The 5″ IPS 1080p screen is the same excellent 455ppi 1080p multi-touch capable panel used on the DX220 but this time it is not borderless.
The bezel is fairly thick this time around which does detract a little from that ‘wow factor’ when I first saw it on the DX220. The flipside is the easier swiping given the lip of the included case is a few mm further back compared to the DX220.
What is interesting is that though iBasso has retained the protective Cornering Gorilla glass outer layer, the actual housing envelops that tricky curve much better than the DX220. That should mean screen protectors will not present as many niggles during application. It also seems to have a slightly better level of protection on the sides of the DX220 MAX.
The viewing angle of the DX220 MAX IPS panel is superb, I can almost read it flat at eye level. The color depth and saturation just fly off the screen, especially if you dial up the brightness to 100%.
However, for those looking to extract a bit more battery life out of the DX220 MAX, you cannot adjust the resolution like you can on the DX220. There is no 1080p/720p option in the Display menu options. Given the improved power management of the DX220 MAX, this may not be such an issue as it was before.
Analog outs are to the front and digital inputs to the rear. The only exception is the SPDIF output which is also to the rear.
The finishing on the ports are again gold-plated and with all that large real estate it is no surprise that the labeling and spacing between them are excellent. You should be able to fit some fat barrels with ease on these ports both rear and front as well as properly read what each one does without reverting to an icon-based menu in the manual.
The front panel covers the dedicated 4.4mm line-out as well as the DX220 MAX’s balanced and unbalanced PO which are 4.4mm and 3.5mm respectively. There is no room for a 2.5mm TRRS output this time. It seems only FiiO is going to give us the complete lineup of PO connections for media players this time around on the M15.
The rear panel offers both charging mediums. The digital battery side of the DX220 MAX is managed by the type-C USB port and the analog battery pack is managed by the DC-in to the far left. In between, you have a huge power button that you simply cannot miss.
The power button might be too easy to use with little or no resistance. I tend to find that I accidentally turn on the DX220 MAX or turn off the screen when lifting it from the top and I might have preferred more resistance or a longer delay mechanism. Otherwise, it is beautifully built and smooth as butter to operate.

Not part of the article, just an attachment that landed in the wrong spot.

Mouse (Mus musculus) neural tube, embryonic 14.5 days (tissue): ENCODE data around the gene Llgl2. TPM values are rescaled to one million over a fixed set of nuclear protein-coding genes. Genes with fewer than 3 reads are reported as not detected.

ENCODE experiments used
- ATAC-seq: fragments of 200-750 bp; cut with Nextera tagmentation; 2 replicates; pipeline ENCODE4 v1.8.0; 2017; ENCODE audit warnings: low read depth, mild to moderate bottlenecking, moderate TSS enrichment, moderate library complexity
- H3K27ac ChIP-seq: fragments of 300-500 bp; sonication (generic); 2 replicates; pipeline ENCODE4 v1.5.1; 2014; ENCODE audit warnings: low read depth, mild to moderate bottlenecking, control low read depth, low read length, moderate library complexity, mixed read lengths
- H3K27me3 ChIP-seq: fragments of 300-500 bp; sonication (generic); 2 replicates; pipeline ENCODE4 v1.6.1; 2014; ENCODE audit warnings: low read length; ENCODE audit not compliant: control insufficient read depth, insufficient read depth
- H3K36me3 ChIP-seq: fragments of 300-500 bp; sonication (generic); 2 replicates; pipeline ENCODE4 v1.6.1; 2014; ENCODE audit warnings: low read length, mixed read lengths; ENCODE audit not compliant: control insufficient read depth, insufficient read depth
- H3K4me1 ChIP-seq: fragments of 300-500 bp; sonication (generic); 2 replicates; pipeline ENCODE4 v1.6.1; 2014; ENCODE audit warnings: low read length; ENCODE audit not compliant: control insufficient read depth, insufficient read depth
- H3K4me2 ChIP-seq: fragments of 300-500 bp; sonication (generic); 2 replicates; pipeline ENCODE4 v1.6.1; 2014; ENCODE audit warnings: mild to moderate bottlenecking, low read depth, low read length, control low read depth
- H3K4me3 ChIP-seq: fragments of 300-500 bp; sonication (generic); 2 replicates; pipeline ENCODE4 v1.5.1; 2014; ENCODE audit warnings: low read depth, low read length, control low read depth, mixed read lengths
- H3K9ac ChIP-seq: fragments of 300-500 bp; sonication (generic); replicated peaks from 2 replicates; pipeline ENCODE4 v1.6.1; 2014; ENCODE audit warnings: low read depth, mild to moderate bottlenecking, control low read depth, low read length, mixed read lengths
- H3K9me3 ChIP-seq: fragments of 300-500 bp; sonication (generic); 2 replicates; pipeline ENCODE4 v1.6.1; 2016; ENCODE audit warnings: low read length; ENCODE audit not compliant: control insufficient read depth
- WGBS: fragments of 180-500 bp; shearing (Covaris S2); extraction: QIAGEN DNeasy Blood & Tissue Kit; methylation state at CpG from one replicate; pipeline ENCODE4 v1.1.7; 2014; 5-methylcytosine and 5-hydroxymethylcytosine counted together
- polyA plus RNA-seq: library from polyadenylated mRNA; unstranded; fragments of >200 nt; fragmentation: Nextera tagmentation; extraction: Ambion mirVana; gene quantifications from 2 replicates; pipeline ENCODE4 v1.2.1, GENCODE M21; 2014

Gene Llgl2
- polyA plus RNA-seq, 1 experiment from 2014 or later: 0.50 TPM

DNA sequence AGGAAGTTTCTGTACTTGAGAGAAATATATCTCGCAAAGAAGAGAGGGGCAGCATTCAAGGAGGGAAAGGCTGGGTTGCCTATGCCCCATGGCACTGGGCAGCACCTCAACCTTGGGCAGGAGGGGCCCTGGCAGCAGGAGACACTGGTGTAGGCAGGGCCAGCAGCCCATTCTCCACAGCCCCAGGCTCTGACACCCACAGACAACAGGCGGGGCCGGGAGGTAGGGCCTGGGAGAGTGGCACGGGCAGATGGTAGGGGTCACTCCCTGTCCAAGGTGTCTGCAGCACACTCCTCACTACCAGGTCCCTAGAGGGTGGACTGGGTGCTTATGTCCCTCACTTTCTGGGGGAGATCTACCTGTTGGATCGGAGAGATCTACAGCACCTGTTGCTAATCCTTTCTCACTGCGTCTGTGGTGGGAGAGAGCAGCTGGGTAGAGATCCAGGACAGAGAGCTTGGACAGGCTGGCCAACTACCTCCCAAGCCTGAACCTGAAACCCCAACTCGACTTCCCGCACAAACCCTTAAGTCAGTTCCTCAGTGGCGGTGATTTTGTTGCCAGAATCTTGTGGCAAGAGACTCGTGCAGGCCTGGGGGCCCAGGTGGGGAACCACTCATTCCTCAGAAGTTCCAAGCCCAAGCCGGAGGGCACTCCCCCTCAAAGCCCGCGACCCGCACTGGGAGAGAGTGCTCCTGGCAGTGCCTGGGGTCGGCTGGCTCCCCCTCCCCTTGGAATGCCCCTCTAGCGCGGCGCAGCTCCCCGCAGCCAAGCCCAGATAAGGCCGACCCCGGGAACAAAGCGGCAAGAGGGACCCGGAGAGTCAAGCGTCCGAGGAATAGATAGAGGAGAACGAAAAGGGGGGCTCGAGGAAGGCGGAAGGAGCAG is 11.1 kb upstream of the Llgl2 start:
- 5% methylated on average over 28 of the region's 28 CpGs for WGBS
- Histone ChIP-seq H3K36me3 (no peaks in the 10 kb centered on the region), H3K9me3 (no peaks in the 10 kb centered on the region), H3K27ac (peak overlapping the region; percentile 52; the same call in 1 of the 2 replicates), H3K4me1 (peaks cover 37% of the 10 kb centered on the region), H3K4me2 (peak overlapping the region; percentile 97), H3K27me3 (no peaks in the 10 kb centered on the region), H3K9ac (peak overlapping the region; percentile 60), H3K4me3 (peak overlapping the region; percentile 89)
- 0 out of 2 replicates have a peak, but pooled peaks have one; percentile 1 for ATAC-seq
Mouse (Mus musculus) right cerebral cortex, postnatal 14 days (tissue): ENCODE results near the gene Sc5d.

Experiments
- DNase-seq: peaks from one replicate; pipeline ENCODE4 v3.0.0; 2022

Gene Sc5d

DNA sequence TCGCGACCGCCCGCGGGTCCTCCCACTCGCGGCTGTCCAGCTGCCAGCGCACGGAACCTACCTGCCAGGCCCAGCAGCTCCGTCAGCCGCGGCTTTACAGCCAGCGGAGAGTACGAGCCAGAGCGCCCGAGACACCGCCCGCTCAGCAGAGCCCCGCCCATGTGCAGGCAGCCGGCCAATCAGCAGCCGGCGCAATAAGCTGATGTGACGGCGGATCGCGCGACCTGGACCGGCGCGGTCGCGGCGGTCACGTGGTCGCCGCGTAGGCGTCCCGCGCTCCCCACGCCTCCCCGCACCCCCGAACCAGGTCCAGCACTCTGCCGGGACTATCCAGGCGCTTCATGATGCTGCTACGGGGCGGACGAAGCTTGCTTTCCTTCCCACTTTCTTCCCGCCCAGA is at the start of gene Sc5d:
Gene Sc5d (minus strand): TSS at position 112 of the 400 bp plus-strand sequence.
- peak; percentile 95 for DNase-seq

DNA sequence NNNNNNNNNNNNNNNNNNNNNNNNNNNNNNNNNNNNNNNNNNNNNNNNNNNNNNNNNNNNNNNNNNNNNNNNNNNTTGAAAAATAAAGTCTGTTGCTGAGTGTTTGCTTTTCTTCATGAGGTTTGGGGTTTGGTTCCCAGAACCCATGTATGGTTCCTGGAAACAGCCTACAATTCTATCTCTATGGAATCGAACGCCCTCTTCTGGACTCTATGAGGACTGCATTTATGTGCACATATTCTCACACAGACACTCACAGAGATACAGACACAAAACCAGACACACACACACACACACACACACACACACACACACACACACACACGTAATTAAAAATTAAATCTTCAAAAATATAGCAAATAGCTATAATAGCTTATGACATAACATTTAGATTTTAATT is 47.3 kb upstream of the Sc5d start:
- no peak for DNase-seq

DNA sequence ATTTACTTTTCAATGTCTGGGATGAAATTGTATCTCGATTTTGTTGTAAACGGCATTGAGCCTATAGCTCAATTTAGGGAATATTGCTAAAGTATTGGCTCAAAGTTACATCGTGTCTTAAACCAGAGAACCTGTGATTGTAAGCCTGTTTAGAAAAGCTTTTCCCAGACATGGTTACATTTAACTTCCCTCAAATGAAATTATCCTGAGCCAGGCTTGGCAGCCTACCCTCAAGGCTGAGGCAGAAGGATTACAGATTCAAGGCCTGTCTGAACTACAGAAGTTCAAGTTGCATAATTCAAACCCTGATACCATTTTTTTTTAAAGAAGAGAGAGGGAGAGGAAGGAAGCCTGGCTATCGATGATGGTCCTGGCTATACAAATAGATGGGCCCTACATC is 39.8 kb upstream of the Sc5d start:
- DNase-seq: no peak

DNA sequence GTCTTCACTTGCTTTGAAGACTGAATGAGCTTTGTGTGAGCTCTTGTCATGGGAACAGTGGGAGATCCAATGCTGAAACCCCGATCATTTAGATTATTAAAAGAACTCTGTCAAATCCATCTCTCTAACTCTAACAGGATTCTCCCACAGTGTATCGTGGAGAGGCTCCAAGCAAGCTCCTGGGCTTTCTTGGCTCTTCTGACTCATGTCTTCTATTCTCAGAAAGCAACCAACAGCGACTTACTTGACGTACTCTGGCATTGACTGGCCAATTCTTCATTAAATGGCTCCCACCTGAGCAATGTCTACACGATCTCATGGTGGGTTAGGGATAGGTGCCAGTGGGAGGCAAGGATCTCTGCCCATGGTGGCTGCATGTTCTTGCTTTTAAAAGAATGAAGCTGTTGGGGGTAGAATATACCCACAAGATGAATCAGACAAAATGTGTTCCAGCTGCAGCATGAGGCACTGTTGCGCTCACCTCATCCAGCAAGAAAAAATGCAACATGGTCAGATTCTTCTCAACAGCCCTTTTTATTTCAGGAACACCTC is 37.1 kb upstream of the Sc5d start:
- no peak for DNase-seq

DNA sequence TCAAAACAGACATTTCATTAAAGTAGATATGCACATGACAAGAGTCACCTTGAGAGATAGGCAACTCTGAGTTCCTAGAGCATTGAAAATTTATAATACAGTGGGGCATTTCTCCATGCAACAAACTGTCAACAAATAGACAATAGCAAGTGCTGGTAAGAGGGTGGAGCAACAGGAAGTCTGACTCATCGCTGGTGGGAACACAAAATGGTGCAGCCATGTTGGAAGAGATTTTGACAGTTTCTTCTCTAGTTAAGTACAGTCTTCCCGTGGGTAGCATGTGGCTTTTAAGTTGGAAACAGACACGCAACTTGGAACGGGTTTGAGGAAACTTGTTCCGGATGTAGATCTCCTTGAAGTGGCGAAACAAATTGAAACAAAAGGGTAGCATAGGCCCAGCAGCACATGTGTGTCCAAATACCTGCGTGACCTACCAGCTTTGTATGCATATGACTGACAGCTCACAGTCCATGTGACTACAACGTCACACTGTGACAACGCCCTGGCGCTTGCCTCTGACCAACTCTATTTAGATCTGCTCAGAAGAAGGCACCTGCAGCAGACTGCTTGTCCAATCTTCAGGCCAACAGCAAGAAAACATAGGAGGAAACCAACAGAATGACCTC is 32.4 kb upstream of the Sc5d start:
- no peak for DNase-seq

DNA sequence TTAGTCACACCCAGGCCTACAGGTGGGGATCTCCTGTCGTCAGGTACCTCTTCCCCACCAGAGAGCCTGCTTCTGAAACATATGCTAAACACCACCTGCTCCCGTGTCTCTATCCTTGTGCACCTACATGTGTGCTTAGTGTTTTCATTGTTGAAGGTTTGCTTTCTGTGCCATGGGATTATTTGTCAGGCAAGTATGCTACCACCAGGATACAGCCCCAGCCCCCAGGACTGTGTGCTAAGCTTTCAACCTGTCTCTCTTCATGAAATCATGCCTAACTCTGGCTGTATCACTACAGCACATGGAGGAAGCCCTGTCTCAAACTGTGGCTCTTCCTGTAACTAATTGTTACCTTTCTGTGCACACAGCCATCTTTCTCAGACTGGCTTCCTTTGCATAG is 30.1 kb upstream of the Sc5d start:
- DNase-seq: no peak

To the far right is the SPDIF output which is a legacy feature of almost all iBasso digital conversion toys going back to their portable Amp/DACs from over a decade ago. The SPDIF output can dual as a mini optical as well as coaxial output.
Like most modern media players, the DX220 MAX controls have a hybrid of controls, but apart from the analog potentiometer, it is missing traditional physical controls such as playback buttons.
The only physical control button is the rear panel power button which duals to turn the IPS panel on and off. The rest is done entirely through the touch panel options as well as some wireless options.
The Touchscreen will do everything you need the DX220 MAX to do outside of initiating analog volume control, power on/off, and LCD on/off. Unlike the HiBy R6 or Cayin N5ii/N8, you cannot use the screen to increase or decrease volume control.
The analog rotary dial will initiate and control only the amplifier volume. To set the DAC volume you need to navigate into the main OS Audio settings.
I would treat this as a pre-amp setting and leave it fairly high at around 130 in its 150-step volume range to allow for more control on the analog side. You can track the volume setting for the DAC on the front OS drop-down bar which has an individual volume display. There is no display for the analog output level.
Aside from that, you do have capacitive multi-gesture support including pinch and zoom, and various apps access to enhance keyboard support such as SwiftKey which I much prefer to the stock version.
This is where it gets more diverse in terms of control capability and that is down to the DX220 MAX’s BT5.0 capability combined with its Android OS app scalability.
On the pure BT side if you want basic playback control then grab something like the FiiO RM1 for $20 which will replace the missing playback physical buttons quite well. You can also download the HiBY app and HiByLink to the DX220 MAX for individual track control with their server/client protocols.
As with previous Android DAP implementations, the DX220 MAX will operate as both a transmitter and a receiver using Bluetooth 5.0 as well as offering DLNA control features via WiFi though this will largely depend on the apps you are using.
It will also act as a Roon Remote via WiFi so long as you have TIDAL up and running on both the DX220 MAX and your Roon Core on your PC connected to TIDAL same time.
By switching on the ‘Bluetooth DAC+AMP Mode’ in the Bluetooth menu, you can stream audio from a smartphone to the DX220 MAX using any music app. That also includes streaming apps such as TIDAL which sounded superb on the DX220 MAX via a smartphone BT connection.
Because BT5.0 allows Bi-Directional support you can also flip the audio experience and stream your audio from the DX220 MAX to a receiver of choice such as your smartphone or another DAP source since it is backward compatible with BT4.2. I had no issues streaming from the DX220 MAX to the Lotoo PAW Gold Touch, for example.
The battery life of the DX220 MAX is split into 2 different parts, analog and digital, and completely separate from each other. You will quickly find out that you do have to keep an eye on both as they drain at different rates meaning at some point one will run out and usually not at the same time.